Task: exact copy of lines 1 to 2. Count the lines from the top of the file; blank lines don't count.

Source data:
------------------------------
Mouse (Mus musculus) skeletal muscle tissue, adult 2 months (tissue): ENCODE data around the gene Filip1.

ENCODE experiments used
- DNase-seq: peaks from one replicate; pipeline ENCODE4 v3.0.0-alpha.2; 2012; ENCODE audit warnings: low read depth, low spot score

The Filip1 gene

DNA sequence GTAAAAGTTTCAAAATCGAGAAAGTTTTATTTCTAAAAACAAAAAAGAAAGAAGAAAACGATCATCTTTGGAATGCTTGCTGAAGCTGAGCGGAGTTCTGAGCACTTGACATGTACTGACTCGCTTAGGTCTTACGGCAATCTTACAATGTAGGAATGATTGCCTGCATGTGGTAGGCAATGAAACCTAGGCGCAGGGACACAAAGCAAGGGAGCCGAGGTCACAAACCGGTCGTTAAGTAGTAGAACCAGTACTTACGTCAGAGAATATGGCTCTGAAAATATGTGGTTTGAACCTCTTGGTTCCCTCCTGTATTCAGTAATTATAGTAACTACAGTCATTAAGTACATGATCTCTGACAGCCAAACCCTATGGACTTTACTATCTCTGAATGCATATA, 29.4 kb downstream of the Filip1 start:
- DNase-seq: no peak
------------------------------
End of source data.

Mouse (Mus musculus) skeletal muscle tissue, adult 2 months (tissue): ENCODE data around the gene Filip1.

ENCODE experiments used